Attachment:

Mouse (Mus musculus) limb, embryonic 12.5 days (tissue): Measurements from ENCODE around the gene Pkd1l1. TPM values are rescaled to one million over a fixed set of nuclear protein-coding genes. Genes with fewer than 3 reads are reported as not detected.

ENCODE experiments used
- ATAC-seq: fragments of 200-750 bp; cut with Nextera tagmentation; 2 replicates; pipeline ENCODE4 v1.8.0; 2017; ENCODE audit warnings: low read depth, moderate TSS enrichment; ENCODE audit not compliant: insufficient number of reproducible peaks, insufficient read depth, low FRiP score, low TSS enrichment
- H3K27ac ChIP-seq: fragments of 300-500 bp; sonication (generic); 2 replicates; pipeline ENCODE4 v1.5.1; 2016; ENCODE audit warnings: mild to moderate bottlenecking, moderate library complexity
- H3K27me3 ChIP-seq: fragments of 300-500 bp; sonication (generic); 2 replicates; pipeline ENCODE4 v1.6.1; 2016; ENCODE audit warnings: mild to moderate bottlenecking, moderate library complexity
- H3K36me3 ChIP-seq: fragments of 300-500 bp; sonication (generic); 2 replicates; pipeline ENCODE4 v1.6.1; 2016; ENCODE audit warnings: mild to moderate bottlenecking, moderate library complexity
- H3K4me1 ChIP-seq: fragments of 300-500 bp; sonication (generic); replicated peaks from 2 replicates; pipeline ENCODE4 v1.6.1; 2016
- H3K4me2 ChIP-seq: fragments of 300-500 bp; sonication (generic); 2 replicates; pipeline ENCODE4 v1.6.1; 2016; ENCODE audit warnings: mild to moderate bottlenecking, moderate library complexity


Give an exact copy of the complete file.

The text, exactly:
Mouse (Mus musculus) limb, embryonic 12.5 days (tissue): Measurements from ENCODE around the gene Pkd1l1. TPM values are rescaled to one million over a fixed set of nuclear protein-coding genes. Genes with fewer than 3 reads are reported as not detected.

ENCODE experiments used
- ATAC-seq: fragments of 200-750 bp; cut with Nextera tagmentation; 2 replicates; pipeline ENCODE4 v1.8.0; 2017; ENCODE audit warnings: low read depth, moderate TSS enrichment; ENCODE audit not compliant: insufficient number of reproducible peaks, insufficient read depth, low FRiP score, low TSS enrichment
- H3K27ac ChIP-seq: fragments of 300-500 bp; sonication (generic); 2 replicates; pipeline ENCODE4 v1.5.1; 2016; ENCODE audit warnings: mild to moderate bottlenecking, moderate library complexity
- H3K27me3 ChIP-seq: fragments of 300-500 bp; sonication (generic); 2 replicates; pipeline ENCODE4 v1.6.1; 2016; ENCODE audit warnings: mild to moderate bottlenecking, moderate library complexity
- H3K36me3 ChIP-seq: fragments of 300-500 bp; sonication (generic); 2 replicates; pipeline ENCODE4 v1.6.1; 2016; ENCODE audit warnings: mild to moderate bottlenecking, moderate library complexity
- H3K4me1 ChIP-seq: fragments of 300-500 bp; sonication (generic); replicated peaks from 2 replicates; pipeline ENCODE4 v1.6.1; 2016
- H3K4me2 ChIP-seq: fragments of 300-500 bp; sonication (generic); 2 replicates; pipeline ENCODE4 v1.6.1; 2016; ENCODE audit warnings: mild to moderate bottlenecking, moderate library complexity